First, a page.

Ashli Babbitt, a former Air Force Veteran’s family has filed one of two civil suits in conjunction with her shooting death by a Capitol City Police Officer on the day of the Washington Protests.
The civil lawsuit was filed the first week of June in the Superior Court of the District of Columbia, it asked the court to force the DC Metropolitan Police Department to turn over their records of their investigation into Babbitt’s death, CNBC reported.
The lawsuit also called for the Department to reveal the identity of the Capitol police officer who shot Babbitt as she was making her way through a window into the U.S. Capitol building on Jan. 6.
The civil suit came following the release of the U.S. Department of Justice’s announcement that the officer who killed Babbitt would not be charged with any criminal crime, CNBC reported.
Federal prosecutors stated in April that they had no intentions to charge the USCP lieutenant who shot Babbitt.
Authorities said they had investigated the officer-involved shooting during the breach of the U.S. Capitol building that left the 35-year-old veteran dead and determined the shooting was justified, the Associated Press reported.
Based on the findings of the investigation, prosecutors found there was insufficient evidence to prove that Babbitt’s civil rights had been violated by the USCP lieutenant, The Washington Post reported.
Prosecutors allege it was reasonable for the Capitol Police lieutenant who shot Babbitt to believe he was firing in self-defense or in the defense of the Congressional lawmakers and their staffs who were trying to flee the building at that time, the Associated Press reported.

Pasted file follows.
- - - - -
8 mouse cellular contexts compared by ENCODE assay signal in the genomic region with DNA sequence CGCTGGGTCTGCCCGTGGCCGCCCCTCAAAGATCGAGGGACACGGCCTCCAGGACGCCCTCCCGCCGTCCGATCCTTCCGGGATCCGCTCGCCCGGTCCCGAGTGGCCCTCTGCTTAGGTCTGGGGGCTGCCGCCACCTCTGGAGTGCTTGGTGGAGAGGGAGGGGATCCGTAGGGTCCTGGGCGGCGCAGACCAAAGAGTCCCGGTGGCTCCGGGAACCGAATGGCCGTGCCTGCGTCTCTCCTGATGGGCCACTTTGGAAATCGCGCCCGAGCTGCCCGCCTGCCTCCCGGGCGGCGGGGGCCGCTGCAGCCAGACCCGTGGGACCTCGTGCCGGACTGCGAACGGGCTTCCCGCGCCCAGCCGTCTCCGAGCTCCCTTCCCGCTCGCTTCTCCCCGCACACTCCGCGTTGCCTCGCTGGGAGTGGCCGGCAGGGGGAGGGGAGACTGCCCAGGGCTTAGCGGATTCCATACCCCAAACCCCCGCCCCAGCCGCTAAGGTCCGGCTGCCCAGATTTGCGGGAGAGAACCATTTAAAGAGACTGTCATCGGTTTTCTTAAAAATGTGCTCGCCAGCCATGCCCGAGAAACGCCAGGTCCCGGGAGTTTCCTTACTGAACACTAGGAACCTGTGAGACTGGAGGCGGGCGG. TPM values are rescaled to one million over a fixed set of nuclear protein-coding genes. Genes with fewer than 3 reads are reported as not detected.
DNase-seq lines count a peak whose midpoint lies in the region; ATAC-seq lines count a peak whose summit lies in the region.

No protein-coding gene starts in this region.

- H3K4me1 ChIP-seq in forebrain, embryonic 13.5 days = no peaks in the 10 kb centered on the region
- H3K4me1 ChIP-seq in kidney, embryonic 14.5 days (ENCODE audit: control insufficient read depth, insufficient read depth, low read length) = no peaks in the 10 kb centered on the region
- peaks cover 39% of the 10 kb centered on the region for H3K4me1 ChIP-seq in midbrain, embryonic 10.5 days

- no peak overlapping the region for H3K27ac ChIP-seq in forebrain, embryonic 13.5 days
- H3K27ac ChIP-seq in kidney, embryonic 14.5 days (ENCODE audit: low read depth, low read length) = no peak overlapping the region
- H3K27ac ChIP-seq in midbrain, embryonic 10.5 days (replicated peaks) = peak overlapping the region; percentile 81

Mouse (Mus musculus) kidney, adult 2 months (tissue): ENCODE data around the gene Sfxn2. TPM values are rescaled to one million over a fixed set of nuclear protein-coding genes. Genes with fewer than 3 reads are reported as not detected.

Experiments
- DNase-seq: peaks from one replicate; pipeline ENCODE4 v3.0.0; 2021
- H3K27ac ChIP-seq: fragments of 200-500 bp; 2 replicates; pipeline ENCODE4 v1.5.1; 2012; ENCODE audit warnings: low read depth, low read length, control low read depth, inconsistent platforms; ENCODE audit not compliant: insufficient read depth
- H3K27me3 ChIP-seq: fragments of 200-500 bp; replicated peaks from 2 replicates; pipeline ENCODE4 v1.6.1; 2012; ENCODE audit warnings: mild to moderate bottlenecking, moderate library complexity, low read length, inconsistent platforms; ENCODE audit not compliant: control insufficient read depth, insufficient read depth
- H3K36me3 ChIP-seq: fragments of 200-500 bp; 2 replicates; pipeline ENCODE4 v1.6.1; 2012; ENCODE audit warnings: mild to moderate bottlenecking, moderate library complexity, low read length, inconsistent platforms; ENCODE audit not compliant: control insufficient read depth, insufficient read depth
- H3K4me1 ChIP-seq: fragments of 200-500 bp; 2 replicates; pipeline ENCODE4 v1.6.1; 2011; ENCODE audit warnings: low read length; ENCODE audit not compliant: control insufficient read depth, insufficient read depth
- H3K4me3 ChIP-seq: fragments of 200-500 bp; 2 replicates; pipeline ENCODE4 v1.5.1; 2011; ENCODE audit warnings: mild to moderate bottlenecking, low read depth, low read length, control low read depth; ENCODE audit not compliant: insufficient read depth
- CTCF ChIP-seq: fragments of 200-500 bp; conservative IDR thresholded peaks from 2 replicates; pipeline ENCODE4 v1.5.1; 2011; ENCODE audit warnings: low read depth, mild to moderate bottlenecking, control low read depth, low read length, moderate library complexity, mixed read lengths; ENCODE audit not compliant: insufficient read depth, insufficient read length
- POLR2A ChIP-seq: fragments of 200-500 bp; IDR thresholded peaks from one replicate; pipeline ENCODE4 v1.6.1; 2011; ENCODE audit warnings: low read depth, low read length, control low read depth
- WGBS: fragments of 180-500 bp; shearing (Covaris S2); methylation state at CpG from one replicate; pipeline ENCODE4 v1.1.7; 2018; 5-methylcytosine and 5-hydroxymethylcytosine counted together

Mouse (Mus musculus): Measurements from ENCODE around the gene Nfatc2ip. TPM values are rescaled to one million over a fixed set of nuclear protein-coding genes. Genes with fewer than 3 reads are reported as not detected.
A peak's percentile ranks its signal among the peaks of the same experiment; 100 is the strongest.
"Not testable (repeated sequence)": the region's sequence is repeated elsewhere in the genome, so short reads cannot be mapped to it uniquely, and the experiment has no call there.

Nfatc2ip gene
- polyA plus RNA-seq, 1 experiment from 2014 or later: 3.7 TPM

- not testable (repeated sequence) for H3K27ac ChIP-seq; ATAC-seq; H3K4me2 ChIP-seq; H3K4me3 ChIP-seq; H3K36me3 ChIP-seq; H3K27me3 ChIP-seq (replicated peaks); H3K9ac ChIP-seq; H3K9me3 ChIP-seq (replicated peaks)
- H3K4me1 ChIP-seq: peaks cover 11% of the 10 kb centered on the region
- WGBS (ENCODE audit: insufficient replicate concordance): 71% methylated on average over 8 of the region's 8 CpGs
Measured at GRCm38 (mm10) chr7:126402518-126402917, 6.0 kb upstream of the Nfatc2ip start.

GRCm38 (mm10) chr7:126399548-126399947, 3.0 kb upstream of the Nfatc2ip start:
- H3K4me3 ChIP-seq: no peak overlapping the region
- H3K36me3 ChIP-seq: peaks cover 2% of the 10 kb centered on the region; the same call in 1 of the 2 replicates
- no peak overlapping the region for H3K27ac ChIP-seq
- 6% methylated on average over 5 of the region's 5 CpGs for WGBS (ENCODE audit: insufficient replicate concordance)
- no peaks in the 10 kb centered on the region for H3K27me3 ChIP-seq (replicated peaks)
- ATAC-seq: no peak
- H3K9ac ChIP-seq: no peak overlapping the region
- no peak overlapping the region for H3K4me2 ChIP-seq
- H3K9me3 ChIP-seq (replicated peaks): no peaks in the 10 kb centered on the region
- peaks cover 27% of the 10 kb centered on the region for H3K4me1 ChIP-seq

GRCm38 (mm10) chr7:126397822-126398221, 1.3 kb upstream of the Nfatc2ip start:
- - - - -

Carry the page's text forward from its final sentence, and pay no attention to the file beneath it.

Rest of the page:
It is important to note here that the Congressional Lawmakers had been evacuated moments before the shooting. Washington DC’s Self Defense law states, according to the jury instructions used in D.C. courts, a person can use force to defend themselves when they actually and reasonably believe that they’re in danger of serious bodily harm or death. However, a person is required to take reasonable steps – such as stepping back or walking away – that are consistent with the person’s own safety to try to avoid the necessity of taking someone’s life. A jury deciding whether a defendant acted reasonably must consider whether the defendant took those steps.
“Specifically, the investigation revealed no evidence to establish that, at the time the officer fired a single shot at Ms. Babbitt, the officer did not reasonably believe that it was necessary to do so in self-defense or in defense of the Members of Congress and others evacuating the House Chamber,” Department Of Justice said in a statement on April 14, the Associated Press reported.
“Based on that investigation, officials determined that there is insufficient evidence to support a criminal prosecution,” the statement read.
Officials involved in the investigation have not publicly released the name of the Officer who shot Babbitt.